Horse Tack Review
© 2004-2012 Horse Tack Review
The US Animal Identification Plan and the Horse Industry
January 2004 - Many in the horse industry are learning of the US Animal Identification Plan (USAIP or Plan) and they are naturally concerned about what it means to horseowners. Unfortunately, some of the information that is being circulated about the USAIP and its potential impact on the horse industry is misunderstood or inaccurate. For instance, some believe that the Plan requires all horses to have an identifying ear tag by 2006. This is not true. In addition, the deadlines set out in the USAIP are for when a numbering system should be in place and possibly applicable to cattle and swine, but NOT horses or other livestock. In fact, the Plan does not apply to horses now, although it does include a blank section for horses that can be fleshed out in the future.
The American Horse Council (AHC) is very familiar with the USAIP and has been monitoring its development for some time. In fact, the AHC has organized a task force, which includes nearly thirty national equine organizations, to evaluate the USAIP and determine if the horse industry could develop standards for equine identification that would benefit the industry and be compatible with the USAIP. Information about the plan and its potential effect on the horse industry is available at the AHC website at www.horsecouncil.org.
The USAIP has been developed by a team representing many of the nation's major animal agriculture industries. These individuals came together because they believe that the ability to trace animals quickly in the event of an outbreak of a major animal disease is vital to ensuring the continued operation and viability of our enormous animal agriculture industry. Some of the animal agriculture organizations involved include the Livestock Marketing Association, the National Cattlemen's Beef Association, National Milk Producers Federation, the National Pork Producers Council and the American Sheep Industry. The U. S. Department of Agriculture has also lent expertise to the group as well.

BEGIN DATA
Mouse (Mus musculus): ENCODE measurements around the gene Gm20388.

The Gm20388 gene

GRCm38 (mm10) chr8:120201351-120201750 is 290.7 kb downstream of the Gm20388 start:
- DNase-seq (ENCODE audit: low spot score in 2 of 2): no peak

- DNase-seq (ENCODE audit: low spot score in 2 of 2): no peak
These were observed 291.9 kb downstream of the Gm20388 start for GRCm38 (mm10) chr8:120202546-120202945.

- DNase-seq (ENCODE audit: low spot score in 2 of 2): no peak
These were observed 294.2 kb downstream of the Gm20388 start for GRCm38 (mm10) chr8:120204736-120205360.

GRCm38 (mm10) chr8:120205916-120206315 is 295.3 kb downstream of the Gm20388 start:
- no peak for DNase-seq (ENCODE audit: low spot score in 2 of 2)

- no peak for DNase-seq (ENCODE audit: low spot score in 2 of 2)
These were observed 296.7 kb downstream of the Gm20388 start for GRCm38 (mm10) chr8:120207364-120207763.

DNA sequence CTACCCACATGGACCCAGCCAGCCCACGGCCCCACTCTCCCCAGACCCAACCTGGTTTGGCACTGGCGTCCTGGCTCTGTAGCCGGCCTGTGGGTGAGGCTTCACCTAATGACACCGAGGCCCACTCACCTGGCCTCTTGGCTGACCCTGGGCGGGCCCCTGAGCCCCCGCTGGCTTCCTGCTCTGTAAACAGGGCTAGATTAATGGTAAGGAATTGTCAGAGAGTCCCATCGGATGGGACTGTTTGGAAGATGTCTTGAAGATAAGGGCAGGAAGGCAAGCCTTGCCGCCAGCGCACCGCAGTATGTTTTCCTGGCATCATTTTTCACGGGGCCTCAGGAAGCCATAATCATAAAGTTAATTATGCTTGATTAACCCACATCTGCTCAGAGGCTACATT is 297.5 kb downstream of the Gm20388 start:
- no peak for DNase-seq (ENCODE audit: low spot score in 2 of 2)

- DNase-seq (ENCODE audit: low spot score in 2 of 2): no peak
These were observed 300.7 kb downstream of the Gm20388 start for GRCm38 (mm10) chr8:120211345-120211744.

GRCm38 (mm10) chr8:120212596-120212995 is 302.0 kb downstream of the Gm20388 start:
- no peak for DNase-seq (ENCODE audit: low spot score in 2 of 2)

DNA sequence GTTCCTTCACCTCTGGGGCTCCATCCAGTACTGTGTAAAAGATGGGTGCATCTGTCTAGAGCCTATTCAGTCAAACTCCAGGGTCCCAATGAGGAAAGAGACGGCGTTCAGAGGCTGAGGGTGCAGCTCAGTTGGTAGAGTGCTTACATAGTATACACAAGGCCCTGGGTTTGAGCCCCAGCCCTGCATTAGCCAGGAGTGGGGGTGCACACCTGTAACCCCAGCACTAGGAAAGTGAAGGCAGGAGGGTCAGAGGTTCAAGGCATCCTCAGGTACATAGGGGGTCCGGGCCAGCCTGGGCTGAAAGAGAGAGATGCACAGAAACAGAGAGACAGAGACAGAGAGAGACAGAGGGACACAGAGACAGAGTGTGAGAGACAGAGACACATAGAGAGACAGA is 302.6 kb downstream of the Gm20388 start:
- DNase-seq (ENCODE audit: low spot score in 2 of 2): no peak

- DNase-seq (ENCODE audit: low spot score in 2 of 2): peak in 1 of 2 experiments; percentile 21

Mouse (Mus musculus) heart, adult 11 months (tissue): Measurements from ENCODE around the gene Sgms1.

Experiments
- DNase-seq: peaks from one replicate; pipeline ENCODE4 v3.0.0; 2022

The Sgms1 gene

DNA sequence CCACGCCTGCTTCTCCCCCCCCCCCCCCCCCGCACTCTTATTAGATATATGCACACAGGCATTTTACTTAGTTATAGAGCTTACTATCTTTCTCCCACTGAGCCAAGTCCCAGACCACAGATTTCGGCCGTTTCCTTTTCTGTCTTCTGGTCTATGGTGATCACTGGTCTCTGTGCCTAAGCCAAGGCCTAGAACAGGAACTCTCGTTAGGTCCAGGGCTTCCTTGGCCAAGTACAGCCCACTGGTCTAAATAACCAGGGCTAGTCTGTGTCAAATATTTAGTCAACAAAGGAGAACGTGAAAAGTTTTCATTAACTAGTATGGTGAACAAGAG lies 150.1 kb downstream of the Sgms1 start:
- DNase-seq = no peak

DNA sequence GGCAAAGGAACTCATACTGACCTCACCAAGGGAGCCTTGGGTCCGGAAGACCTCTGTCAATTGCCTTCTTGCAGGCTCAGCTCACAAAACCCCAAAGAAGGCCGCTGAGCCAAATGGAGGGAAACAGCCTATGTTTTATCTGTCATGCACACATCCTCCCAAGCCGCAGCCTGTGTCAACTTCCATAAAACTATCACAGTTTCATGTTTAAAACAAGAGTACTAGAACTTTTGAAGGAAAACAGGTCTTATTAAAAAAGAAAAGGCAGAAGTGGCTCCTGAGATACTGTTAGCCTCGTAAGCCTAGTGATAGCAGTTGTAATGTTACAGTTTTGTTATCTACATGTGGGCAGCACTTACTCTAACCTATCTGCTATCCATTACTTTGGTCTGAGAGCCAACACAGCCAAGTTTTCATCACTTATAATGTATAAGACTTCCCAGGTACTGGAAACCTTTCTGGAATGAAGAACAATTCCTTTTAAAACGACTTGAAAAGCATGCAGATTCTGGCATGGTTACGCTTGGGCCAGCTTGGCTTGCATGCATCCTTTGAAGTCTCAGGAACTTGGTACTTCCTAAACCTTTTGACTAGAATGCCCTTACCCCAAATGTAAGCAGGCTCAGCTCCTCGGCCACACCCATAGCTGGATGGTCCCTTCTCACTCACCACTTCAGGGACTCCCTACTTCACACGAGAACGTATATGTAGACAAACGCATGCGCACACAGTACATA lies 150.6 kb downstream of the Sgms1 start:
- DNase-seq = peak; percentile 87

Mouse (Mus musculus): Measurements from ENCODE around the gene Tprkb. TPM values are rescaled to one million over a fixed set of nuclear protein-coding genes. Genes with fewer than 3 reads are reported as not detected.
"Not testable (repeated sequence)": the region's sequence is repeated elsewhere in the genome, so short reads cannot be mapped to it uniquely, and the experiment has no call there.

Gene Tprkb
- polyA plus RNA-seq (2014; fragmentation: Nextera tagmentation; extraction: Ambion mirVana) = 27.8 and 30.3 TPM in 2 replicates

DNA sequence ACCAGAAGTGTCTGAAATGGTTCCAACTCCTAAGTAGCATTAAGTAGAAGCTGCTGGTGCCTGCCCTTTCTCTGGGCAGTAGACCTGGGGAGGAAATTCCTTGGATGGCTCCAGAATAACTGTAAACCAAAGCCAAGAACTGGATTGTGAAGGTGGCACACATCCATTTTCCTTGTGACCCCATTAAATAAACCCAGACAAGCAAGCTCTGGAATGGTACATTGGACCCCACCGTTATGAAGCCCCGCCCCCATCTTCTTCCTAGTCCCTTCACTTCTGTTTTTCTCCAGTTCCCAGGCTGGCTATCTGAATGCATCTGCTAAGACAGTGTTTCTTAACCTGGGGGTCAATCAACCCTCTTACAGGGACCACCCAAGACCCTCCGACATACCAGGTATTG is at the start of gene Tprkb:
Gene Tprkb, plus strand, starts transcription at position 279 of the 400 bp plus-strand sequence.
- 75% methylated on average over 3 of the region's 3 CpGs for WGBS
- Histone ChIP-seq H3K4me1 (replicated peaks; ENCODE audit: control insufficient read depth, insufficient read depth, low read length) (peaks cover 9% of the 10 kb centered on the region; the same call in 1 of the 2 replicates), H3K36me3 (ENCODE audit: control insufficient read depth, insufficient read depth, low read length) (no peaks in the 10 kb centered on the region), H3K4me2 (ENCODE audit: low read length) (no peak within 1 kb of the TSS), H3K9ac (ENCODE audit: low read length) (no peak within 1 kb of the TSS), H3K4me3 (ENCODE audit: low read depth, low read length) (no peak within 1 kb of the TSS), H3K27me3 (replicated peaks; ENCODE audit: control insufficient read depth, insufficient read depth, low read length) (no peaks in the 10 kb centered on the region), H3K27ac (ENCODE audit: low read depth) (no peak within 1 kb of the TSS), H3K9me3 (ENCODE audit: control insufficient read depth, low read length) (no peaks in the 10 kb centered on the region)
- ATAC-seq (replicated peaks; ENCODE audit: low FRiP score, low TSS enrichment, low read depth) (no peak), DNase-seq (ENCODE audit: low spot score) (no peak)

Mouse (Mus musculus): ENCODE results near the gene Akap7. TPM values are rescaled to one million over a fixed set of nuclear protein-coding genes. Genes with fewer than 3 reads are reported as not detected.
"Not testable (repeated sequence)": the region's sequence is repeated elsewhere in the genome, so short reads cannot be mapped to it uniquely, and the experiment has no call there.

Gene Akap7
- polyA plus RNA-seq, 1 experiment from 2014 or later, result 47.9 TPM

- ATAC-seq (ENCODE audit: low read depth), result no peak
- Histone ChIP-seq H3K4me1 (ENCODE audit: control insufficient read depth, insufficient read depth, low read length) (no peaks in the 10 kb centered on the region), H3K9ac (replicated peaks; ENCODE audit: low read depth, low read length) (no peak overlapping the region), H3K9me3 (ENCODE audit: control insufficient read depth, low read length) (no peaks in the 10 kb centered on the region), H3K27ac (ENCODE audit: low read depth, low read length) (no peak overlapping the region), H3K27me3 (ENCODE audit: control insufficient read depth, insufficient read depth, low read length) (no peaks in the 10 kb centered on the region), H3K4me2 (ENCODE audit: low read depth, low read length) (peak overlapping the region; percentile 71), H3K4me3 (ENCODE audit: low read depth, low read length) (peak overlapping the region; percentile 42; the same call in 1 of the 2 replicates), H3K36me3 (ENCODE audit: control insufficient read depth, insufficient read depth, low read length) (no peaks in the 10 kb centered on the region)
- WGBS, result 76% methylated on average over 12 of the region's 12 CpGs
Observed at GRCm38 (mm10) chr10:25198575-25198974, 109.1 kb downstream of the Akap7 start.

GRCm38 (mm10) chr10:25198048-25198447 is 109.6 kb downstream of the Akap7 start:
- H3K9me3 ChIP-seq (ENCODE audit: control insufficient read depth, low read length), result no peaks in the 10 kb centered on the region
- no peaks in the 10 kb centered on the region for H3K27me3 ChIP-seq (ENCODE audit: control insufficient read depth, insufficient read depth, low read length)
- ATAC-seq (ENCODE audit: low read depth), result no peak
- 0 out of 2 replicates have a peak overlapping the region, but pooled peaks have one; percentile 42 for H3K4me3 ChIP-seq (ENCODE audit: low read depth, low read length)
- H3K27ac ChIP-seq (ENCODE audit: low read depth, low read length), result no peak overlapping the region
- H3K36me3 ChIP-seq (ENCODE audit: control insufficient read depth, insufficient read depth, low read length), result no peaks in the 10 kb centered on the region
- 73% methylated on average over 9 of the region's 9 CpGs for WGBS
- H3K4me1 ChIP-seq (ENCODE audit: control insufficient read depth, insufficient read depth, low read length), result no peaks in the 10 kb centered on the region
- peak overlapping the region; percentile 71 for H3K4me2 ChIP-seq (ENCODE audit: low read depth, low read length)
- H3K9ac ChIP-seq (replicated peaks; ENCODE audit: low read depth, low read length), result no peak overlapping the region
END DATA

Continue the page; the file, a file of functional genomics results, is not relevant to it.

This group, originally known as the U.S. Animal Identification Working Group, was formed out of concern about the destruction that diseases such as Foot And Mouth Disease (FMD), Hog Cholera and BSE (Mad Cow Disease) might have on the US livestock industry. These industries recognized the destruction such diseases had inflicted on many of our nation's trading partners.
Now, with a major sector of the US livestock industry reeling from the diagnosis of a BSE-positive cow in Washington State and in Canada, the need for accurate, rapid, individual animal identification has shown to be vital in tracing the origin and movement of diseased and/or exposed animals and in containing, controlling and eradicating the disease.
The USAIP is intended to establish a standardized, alpha-numeric system for animal identification. The purpose of such a system is to permit “trace back” within 48 hours of a confirmed diagnosis of an animal disease, such as FMD or BSE. Ensuring animal health in the US, and thereby our ability to market our animals, is the primary reason the animal agriculture industry is looking at a national, standardized, identification system.
As mentioned, the USAIP does not have a section on Equine ID at this time, although a place has been reserved for standards of equine identification. The AHC is working with our member organizations through our National Equine Identification Task Force to evaluate the plan and its benefit to the horse industry, and to determine if the industry could develop standards for equine identification that would fit into the USAIP.
The AHC will continue to follow the implementation of the USAIP by other livestock sectors and our National Equine Identification Task Force will work to determine the role that the horse industry should have in the process.
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